Library program celebrates the woman suffrage movement

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Neighbors | Zack Shively.The “Book Review and Soup and Salad Too” program featured a speaker, basket raffle and food. The funds went toward the Springfield Capital Campaign. They have a goal of $100,000 for the year to help the Springfield library.


Neighbors | Zack Shively.Christine Ridarsky presented on a book she coedited. the book, "Susan B. Anthony and the Struggle For Equal Rights," features seven essays on Anthony and the suffrage movement. Ridarsky, a Springfield graduate, now works in Rochester as a historian works with the library and the Susan B. Anthony House.


Neighbors | Zack Shively.Christine Ridarsky brought an exhibit with her that detailed important women of the late 1800s and early 1900s and the timeline of the woman suffrage movement. Her presentations focused on the life of Susan B. Anthony and the suffrage movement.


Neighbors | Zack Shively.Rochester City Historian Christine Ridarsky gave a presentation at the Poland library on April 14 on a book she coedited. The program raised funds for the Springfield Capital Campaign for the Springfield library.


Neighbors | Zack Shively.Springfield Capital Campaign Committee invited representatives from the Upton House in Warren. The house formerly belonged to Harriet Taylor Upton, an important player in the woman suffrage movement and colleague of Susan B. Anthony. The house is now a national landmark and museum. Pictured are, from left, Marti Flint, Sandy Mahaffay and Sandy Sarsany.


The Poland library hosted the “Book Review and Soup and Salad Too” program on April 15 as a fundraiser for the Springfield Capital Campaign.

The committee for the campaign has created events throughout the year to reach their goal of $100,000 to benefit the Springfield library. They brought in Rochester City Historian Christine Ridarsky to give a presentation on the book that she coedited, “Susan B. Anthony and the Struggle For Equal Rights.”

Committee member Judy Kovalan said that the group wanted to have a speaker for an event and she suggested her niece, Ridarsky. Ridarsky is a graduate of Springfield High School and often visited the Springfield library as a child. Her great aunt and Kovalan both worked at the library. She said she is excited to see it expand.

Her interest in women’s history comes from having strong women in her life. She knew her great grandmother well and joked that she was “full of hell and spitfire.” These strong women in her life led her to look at the stories of strong women in history, such as Susan B. Anthony, who fought for women’s right to vote.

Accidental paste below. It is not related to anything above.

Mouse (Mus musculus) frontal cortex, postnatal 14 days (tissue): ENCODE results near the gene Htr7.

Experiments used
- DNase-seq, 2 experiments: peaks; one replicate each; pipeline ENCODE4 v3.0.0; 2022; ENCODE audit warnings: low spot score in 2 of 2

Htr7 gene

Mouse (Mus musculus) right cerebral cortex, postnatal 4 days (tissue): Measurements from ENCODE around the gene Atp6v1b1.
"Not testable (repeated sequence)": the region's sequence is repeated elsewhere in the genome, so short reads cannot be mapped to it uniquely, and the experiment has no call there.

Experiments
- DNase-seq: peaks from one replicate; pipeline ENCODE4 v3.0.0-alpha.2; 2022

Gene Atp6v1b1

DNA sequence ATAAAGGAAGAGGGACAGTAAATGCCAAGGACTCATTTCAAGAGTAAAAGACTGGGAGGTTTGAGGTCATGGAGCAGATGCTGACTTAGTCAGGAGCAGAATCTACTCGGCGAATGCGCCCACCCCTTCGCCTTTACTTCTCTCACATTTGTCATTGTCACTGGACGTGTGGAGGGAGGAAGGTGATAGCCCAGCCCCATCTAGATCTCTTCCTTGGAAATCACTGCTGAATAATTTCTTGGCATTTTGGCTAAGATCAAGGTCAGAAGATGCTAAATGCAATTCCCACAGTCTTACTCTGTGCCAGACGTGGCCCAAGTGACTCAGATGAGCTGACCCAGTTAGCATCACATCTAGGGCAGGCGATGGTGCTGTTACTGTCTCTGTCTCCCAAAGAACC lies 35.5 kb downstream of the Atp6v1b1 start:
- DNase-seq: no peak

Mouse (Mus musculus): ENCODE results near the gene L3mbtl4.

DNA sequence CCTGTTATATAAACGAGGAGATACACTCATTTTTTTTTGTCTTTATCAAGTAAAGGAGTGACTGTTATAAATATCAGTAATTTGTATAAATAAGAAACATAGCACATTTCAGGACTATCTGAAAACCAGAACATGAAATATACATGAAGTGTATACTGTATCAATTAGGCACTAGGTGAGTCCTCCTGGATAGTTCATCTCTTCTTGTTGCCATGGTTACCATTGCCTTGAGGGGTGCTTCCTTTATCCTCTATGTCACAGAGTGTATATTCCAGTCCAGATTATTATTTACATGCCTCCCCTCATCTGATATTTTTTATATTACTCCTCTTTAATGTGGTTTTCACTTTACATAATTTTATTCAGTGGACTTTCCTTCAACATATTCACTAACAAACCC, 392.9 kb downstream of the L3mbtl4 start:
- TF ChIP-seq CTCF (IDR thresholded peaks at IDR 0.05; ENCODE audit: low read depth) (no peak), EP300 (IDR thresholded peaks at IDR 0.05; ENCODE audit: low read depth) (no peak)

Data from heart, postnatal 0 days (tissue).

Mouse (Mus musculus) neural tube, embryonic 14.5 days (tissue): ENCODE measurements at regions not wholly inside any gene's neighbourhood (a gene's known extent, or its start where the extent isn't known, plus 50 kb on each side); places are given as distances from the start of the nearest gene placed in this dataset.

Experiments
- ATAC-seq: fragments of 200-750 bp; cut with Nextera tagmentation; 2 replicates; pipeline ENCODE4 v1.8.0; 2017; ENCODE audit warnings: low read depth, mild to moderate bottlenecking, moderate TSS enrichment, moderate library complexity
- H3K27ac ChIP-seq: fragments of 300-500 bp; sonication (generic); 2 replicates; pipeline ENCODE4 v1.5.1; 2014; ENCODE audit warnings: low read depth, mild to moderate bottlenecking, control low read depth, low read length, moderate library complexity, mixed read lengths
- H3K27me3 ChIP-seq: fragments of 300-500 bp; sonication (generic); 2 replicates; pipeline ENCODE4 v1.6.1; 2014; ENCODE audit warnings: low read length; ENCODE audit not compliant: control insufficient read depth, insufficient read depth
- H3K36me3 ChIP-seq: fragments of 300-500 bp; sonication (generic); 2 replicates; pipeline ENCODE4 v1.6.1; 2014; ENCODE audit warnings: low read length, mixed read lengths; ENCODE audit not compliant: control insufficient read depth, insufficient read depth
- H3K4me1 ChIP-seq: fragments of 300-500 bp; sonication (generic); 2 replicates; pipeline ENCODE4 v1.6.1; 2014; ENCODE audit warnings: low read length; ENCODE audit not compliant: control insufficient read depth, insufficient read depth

She works closely with the history of Anthony and the women’s suffrage movement since she is a historian in Rochester, Anthony’s hometown. She said she is gearing up for 2020, the 100th year anniversary of the 19th amendment granting women the right to vote, the 200th anniversary of Anthony’s birth and the 50th anniversary of the Susan B. Anthony House, a museum dedicated to Anthony.

While introducing herself before her introduction, she said that her love for history can be traced back to the Poland library. When in middle school, she participated in National History Day’s essay contest twice and did her research at the library. One of the essays explored Poland’s involvement in the Underground Railroad.

Her presentation focused on the book she coedited, which was a book of seven essays from a conference at the University of Rochester that she cochaired to commemorate the anniversary of Anthony’s death in 1906.

She explored several of the essays, placing them neatly in the context of the history of the time. After the essays, she gave information on other important women of Anthony’s time, including Martha Matilda Harper, Abigail Bush and Anthony’s sister Mary. Then, she showed pictures from Rochester relating to Anthony and her museum. She answered questions from the attendees after she presented.

She brought pins and pamphlets with her from the Susan B. Anthony House, as well as a number of large posters. These posters had information detailing the history of women’s right to vote and giving information about women of the time.

The committee also invited representatives from the local Upton House in Warren. The Upton House, a temporary center for the National American Woman Suffrage Association in 1903, is the historic landmark of Harriet Taylor Upton’s home. Upton, a close colleague of Anthony’s, worked to gain women’s right to vote. The group spoke about the local history the area has in the movement and had informational pamphlets about the house.

The event also featured two raffles, a 50/50 and basket raffle. Dino’s Restaurant catered the event and provided soup and salad.

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